We were actually considering adding a checkbox for allowing the project to keep the money even if it wasn't successful, but the boss said no as it would apparently give a bad impression to backers. I don't really understand why that would be so, though.
It leaves it more open for fraud, half-baked projects, unrealistic projects and so on. Kickstarter is a little safer for the backers, and it also highlights the importance of making sure you have good feasible pitch and project, if you don't you want get any funds. Both approaches has pros and cons.
I see your point. However, I was talking about a checkbox here, so you would be allowed to choose which kind of backing you want to provide. I still think that giving the choice to the user is best, but then again, users tend to be quite stupid surprisingly often.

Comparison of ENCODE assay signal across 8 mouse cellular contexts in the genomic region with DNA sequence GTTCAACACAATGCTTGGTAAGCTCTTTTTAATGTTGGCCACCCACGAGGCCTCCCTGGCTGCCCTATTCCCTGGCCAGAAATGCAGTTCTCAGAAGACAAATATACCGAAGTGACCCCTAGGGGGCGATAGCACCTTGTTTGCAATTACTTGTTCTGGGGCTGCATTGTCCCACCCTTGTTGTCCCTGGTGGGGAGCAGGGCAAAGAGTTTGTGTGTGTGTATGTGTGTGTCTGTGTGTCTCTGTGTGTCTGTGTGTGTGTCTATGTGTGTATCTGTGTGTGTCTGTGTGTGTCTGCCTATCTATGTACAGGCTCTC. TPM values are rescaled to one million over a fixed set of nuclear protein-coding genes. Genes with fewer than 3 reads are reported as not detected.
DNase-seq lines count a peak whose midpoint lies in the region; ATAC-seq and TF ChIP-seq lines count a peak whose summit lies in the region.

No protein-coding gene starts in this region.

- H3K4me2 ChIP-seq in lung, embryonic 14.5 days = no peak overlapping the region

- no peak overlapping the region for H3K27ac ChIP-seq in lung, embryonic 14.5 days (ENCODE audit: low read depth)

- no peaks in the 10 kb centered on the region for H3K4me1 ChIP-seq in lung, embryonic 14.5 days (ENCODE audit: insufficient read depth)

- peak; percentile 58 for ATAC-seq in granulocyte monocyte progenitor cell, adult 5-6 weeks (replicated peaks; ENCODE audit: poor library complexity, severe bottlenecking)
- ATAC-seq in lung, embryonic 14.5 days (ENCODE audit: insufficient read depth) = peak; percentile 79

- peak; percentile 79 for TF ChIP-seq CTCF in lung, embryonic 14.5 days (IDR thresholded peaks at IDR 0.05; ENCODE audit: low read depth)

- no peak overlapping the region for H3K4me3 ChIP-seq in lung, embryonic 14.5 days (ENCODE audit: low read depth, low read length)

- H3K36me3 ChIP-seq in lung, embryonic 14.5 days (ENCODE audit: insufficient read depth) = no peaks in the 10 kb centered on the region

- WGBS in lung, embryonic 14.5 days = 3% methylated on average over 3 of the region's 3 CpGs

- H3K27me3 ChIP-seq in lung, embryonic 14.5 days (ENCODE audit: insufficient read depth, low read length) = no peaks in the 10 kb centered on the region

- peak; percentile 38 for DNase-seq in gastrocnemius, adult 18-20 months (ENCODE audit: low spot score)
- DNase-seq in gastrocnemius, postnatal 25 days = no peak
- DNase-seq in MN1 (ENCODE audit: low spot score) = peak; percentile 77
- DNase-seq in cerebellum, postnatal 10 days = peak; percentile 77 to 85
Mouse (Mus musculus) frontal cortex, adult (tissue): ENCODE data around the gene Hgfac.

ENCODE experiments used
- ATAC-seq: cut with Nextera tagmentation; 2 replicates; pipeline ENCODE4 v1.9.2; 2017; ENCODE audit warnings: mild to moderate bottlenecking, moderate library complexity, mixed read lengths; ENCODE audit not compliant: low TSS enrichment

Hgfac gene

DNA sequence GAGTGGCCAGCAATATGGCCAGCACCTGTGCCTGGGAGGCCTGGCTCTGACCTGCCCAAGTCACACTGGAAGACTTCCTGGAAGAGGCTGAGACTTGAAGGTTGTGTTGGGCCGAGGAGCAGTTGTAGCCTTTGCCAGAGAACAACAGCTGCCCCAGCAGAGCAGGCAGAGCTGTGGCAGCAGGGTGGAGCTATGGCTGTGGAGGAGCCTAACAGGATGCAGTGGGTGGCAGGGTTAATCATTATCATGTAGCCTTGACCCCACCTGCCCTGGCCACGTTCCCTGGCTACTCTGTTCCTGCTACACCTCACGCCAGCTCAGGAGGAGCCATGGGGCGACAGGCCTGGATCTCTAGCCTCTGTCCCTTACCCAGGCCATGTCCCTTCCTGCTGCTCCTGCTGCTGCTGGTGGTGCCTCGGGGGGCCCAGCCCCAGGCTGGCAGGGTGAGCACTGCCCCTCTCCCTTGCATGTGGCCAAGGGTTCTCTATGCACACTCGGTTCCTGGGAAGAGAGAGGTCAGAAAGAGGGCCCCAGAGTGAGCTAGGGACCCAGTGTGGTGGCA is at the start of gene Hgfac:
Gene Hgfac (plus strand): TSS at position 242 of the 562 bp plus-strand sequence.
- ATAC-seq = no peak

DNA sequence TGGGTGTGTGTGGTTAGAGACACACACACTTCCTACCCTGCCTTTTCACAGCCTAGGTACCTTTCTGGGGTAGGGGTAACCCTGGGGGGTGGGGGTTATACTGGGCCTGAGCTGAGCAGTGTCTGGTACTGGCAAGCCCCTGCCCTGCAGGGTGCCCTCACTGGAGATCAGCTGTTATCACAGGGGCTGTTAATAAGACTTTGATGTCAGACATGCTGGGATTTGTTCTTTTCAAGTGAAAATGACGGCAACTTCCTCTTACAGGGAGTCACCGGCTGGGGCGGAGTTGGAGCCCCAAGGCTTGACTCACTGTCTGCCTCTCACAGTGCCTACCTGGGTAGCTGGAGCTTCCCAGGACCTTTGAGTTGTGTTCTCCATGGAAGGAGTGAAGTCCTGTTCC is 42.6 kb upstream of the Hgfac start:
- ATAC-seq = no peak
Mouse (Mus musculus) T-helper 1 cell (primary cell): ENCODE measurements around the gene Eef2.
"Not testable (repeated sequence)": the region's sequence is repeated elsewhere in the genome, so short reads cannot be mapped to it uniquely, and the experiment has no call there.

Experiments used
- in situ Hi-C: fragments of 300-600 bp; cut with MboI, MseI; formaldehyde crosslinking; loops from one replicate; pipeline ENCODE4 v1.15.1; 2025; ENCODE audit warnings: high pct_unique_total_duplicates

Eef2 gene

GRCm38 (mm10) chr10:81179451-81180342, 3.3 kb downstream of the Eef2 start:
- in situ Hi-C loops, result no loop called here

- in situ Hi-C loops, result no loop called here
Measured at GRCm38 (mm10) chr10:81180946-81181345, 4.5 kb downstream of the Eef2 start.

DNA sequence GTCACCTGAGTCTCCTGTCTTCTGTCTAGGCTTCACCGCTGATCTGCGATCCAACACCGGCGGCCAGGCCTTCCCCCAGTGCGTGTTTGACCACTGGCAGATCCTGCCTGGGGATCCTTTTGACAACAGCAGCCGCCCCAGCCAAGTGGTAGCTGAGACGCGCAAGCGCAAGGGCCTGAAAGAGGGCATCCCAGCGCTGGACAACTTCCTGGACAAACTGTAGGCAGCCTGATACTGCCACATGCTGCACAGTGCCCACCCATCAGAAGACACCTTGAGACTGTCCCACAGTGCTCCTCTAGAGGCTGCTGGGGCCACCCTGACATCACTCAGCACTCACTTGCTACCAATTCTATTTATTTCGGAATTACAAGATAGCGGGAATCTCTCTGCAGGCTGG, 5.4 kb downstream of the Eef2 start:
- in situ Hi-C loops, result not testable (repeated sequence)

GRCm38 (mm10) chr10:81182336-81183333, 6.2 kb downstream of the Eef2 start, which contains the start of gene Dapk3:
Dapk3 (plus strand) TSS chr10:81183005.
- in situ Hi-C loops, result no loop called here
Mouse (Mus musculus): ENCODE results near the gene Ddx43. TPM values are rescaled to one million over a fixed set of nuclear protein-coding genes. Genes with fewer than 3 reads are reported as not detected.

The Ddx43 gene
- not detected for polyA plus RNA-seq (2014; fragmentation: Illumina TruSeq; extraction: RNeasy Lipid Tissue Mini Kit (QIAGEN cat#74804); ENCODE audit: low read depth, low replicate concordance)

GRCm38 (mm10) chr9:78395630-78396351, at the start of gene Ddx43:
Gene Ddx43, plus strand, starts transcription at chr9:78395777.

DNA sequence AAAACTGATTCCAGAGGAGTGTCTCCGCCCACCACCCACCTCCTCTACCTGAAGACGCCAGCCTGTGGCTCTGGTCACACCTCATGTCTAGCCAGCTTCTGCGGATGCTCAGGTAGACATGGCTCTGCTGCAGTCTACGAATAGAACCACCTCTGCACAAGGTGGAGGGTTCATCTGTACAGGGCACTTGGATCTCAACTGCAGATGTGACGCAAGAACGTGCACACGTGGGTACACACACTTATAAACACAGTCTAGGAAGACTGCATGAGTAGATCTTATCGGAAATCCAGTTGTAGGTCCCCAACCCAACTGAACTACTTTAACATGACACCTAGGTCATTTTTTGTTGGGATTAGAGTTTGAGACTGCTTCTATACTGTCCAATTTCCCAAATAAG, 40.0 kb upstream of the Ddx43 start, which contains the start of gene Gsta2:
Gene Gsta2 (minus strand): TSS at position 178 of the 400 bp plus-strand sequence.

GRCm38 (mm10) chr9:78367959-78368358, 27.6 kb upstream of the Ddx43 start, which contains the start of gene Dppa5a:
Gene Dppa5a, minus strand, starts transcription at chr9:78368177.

Still, I suppose there's also the sector to consider. Here we're talking products, games, while my field is more projects somewhere around charity. It does make a difference.
IndieGoGo always charge immediately, but in the case of Fixed Funding projects, the money is refunded in case of failure (I backed Starforge, which is Fixed and was charged in the same moment), I guess is a limitation of PayPal
FYI, Paypal allows for fee free return of the money during the first 60 days of a payment. That's why our own campaigns usually last 60 days by default.